12 addresses for home-cooked food

When homesickness kicks in and the only thing that’ll do is the taste of home, what better way to quench the nostalgia than by going to your favourite restaurant and ordering yourself a trip back to your childhood flavours? The freshest Ceviche in Belgium? The most mouth-watering Picanha this side of the canal? The steamiest Momos? We’ve got you covered. Following up on the invaluable tips from our embassy contacts, we’ve scoured the country on the lookout for the best in home-cooked foods – Iranian, Tibetan, Congolese, Senegalese, Chinese, and more. Because, you know, there’s really no place like home.

Best for Tibetan: Kunthun Café, Antwerp

Word Food Brussels

Although Kunthun Café only opened its doors about a year ago, it’s already made quite a name for itself with its authentic and hearty Tibetan snacks and meals at affordable prices. It is run by Xiong Tai Lhamo (36), who has worked for hotels and restaurants back in Lhasa, and Chong Weng Luobo (40), a former monk who perfected his cooking skills in the monastery kitchen. The menu features a great selection of soups, including the one her grandma used to make every day back in Tibet and which you’ll find here under the name “Gebakken deeg,” a delicious broth filled with handmade, square-shaped noodles. The menu also includes Tibetan-style blood sausage, ribs, the typical steamed bread and – of course – the famous momos, a Tibetan take on dumplings.

73, Van Wesenbekestraat – 2060 Antwerp

Best for Israeli: Beni Falafel, Antwerp

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Beni Falafel, suitably located in Antwerp’s main Jewish neighbourhood, has become a veritable institution. Established back in 1973, some of its regulars have been enjoying the Israelian-style falafels ever since they were kids. “When I was a child, Beni didn’t have the shop yet and came to our school with his pushcart,” recalls one long-time customer. Nothing has changed over the years: the aromatic, juicy chickpea balls are not pre-cooked but freshly fried upon ordering, and the bread is heated up with vintage flat irons. It’s served with lettuce and delicious, homemade humus, and – if you want the real Israeli deal – topped with sauerkraut. The menu is both kosher and vegetarian and also features a number of other Isreali snacks such as Latke, a sort of potato pancake, and bureka, pastry filled with cheese or spinach.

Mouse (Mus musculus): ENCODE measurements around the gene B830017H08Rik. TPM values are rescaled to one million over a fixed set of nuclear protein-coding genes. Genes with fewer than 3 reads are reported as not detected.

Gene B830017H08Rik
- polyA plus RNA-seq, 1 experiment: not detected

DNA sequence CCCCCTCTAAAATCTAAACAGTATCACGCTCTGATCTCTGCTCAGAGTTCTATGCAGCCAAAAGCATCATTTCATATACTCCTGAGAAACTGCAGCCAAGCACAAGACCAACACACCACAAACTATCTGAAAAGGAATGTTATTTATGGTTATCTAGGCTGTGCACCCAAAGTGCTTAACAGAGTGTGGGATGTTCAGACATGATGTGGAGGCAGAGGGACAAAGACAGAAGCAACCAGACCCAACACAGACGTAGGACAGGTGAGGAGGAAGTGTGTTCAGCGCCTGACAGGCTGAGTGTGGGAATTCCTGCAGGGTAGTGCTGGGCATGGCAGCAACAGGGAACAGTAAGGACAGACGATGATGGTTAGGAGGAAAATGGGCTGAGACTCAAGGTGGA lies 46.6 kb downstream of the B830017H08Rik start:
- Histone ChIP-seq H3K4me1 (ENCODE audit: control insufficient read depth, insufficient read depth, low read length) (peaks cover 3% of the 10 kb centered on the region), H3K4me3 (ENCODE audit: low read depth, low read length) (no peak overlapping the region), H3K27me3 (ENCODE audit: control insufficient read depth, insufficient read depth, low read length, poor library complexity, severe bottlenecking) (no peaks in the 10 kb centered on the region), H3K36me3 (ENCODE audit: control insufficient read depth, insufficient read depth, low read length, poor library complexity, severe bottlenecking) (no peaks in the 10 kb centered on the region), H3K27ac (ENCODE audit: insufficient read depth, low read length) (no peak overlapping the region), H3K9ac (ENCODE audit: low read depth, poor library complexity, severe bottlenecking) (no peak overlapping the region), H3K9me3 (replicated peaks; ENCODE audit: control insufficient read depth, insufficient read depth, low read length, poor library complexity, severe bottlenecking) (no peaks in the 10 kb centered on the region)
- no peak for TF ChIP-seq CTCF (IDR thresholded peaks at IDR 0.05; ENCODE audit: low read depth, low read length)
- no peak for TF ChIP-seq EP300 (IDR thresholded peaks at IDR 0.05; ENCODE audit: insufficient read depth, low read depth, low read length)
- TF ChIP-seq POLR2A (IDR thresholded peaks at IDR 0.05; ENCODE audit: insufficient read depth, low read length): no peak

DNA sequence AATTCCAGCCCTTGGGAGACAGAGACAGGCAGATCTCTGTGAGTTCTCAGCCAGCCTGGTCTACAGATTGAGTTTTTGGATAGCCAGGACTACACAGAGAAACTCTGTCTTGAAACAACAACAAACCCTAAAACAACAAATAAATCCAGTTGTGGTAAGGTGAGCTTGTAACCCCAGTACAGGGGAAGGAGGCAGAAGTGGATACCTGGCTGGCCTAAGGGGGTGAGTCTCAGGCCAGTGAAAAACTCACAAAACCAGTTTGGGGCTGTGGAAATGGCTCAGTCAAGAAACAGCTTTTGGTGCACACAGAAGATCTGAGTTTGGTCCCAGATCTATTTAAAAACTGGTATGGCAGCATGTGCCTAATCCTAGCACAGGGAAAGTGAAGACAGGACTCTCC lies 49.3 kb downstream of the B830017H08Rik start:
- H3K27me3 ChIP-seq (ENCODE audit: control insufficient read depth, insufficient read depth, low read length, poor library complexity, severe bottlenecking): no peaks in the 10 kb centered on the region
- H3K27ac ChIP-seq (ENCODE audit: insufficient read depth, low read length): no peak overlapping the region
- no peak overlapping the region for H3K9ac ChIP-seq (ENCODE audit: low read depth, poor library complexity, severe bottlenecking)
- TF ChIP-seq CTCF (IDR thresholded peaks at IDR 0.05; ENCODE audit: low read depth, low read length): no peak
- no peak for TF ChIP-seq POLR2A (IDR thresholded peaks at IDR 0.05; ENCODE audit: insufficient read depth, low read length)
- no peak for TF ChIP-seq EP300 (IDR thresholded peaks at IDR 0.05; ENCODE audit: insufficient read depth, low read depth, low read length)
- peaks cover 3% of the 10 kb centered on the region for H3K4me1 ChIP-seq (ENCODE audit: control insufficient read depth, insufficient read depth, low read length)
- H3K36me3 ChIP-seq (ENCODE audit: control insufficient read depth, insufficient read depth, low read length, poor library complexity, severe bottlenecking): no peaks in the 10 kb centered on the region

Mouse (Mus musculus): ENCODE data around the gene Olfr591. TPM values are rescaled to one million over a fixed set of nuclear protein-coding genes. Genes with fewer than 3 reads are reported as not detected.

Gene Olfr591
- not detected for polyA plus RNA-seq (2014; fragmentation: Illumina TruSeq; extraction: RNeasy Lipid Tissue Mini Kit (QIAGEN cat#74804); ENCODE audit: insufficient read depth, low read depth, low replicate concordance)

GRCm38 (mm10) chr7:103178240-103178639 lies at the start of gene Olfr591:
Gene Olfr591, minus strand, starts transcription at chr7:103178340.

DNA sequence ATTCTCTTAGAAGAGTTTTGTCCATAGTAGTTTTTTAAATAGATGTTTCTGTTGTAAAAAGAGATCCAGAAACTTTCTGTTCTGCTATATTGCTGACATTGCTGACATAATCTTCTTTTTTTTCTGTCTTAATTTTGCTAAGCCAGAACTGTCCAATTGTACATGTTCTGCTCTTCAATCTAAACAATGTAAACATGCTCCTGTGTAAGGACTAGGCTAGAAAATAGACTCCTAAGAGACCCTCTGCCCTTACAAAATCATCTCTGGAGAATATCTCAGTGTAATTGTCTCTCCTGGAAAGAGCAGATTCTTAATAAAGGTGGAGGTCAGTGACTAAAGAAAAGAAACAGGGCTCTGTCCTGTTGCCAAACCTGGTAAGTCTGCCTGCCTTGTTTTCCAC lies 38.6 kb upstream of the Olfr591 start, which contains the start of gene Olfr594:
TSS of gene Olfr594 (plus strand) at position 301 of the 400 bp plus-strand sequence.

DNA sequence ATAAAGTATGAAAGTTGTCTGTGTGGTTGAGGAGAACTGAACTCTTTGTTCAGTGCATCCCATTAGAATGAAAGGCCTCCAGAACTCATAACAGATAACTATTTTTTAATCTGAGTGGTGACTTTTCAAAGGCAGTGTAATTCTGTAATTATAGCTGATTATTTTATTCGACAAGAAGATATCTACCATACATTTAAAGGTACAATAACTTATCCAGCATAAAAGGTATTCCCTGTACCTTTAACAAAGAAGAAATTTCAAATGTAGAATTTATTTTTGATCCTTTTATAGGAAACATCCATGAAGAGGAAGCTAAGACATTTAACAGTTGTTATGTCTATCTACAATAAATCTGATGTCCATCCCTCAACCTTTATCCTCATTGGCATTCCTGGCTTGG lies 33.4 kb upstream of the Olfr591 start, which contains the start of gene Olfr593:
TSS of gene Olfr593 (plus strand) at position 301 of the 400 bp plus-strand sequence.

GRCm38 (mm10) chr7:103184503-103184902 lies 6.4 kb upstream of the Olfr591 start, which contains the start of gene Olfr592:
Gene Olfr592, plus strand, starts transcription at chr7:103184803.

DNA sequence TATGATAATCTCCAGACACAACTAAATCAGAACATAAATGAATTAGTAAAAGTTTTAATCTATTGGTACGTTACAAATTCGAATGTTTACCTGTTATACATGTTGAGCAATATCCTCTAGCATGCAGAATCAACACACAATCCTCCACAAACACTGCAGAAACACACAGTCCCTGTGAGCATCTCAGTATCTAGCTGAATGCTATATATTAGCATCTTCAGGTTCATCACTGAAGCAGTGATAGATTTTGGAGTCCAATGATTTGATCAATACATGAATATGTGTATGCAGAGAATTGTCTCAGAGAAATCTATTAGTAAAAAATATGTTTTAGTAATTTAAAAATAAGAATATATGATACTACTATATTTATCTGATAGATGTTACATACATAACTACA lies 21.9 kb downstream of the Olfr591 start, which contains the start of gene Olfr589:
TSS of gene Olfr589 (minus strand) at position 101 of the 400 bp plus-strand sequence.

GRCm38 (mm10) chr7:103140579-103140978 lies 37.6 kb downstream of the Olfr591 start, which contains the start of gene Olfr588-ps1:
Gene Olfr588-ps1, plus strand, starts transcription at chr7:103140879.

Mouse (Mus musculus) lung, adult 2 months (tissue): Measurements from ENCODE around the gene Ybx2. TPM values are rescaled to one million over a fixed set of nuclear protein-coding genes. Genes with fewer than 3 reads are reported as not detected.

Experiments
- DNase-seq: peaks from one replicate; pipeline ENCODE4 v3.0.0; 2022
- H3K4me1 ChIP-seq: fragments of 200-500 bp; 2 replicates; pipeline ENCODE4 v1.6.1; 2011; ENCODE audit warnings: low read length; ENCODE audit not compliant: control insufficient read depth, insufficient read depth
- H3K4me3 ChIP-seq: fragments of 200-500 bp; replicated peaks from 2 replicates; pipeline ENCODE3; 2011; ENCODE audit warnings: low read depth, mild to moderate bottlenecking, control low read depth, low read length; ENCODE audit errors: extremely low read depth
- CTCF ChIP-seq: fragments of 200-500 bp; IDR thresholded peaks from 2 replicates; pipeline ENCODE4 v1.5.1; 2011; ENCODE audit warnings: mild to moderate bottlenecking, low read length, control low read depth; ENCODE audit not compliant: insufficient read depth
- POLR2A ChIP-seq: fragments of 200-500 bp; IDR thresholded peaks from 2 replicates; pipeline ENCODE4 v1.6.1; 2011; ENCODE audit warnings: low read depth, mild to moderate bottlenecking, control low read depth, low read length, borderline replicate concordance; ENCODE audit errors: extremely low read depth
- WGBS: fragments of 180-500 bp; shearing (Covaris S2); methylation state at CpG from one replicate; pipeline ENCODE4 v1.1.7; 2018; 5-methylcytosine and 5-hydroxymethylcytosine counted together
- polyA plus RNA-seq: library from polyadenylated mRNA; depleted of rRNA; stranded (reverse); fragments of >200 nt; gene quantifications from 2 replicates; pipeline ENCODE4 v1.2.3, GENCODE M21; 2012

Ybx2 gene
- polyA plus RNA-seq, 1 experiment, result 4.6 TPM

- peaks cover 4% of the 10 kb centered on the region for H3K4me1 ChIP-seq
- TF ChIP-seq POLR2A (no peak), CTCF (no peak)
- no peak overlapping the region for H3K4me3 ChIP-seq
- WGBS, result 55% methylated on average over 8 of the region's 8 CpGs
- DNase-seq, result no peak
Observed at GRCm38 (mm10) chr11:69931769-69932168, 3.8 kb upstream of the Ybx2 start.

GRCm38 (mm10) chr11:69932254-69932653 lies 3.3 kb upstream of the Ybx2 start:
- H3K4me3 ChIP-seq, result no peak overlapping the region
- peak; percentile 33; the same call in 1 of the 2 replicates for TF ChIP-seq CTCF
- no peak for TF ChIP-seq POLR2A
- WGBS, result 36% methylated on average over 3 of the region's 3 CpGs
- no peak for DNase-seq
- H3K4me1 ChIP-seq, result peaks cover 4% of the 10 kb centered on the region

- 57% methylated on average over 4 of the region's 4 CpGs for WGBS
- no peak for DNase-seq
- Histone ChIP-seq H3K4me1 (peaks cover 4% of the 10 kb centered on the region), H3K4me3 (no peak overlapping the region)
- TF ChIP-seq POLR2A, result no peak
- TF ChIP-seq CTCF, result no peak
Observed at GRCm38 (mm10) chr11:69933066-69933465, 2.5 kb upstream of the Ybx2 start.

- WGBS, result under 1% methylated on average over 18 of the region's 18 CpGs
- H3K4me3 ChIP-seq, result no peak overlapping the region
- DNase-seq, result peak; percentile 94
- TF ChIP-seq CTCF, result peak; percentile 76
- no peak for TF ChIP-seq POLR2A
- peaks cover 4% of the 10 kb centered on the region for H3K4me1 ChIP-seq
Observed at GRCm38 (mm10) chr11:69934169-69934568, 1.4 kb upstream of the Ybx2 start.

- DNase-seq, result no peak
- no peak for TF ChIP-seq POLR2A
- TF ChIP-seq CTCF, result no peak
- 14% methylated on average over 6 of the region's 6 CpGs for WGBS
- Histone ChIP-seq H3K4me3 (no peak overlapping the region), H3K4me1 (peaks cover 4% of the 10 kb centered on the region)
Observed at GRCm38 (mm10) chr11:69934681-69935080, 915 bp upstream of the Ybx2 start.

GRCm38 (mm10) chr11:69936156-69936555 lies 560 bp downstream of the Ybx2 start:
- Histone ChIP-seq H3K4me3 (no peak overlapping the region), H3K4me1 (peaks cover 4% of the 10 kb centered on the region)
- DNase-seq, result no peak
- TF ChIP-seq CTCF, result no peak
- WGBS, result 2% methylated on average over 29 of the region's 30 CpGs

188, Lange Leemstraat – 2018 Antwerp

Best for Iranian: Shuka, Brussels

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Shuka, a family business in the truest of form, has less of a restaurant and more of a snack bar feel to it, but with reason: “The smaller menu allows us to offer fresh ingredients every day and focus on quality,” the owners say. Ali (62), Rohan (54) and their son Edris (33) directly make you feel at home, which explains the large amount of regulars the gregarious Iranian eatery has accumulated in the 15 years of its existence. “We always have a dish of the day, and even text our clients when their personal favourite is on the menu,” Rohan adds. As the Iranian kitchen varies from region to region, the Kabab Koobideh is the only proposal on the menu emblematic of the whole country: a tasty combo of grilled tomatoes, minced meat and, naturally, saffron rice.

47, Rue de Stassart – 1050 Brussels

Best for Brazilian: Jobim, Bever

Word Food Brussels

Belgium’s best Brazilian joint is located in a rather unlikely place, the little town of Bever, where Belgo-Brazilian couple Geert (43) and Tereza (49) run a restaurant on the ground floor of their roomy family home. Their daughter Christie (28) chips in too, making this a real family affair. While the majority of customers are locals, some purposely make their way from Brussels to get a taste of Tereza’s Brazilian steaks or her fantastic Bobo de Camarao, a traditional fish stew from Bahia combining shrimps, rice, coconut milk, razor-thin fried potato strips, red peppers, tomatoes and more. “She cooks just like she used to at the huge weekly family gatherings back in Brazil, with love and compassion. This is why people come back,” says Christie.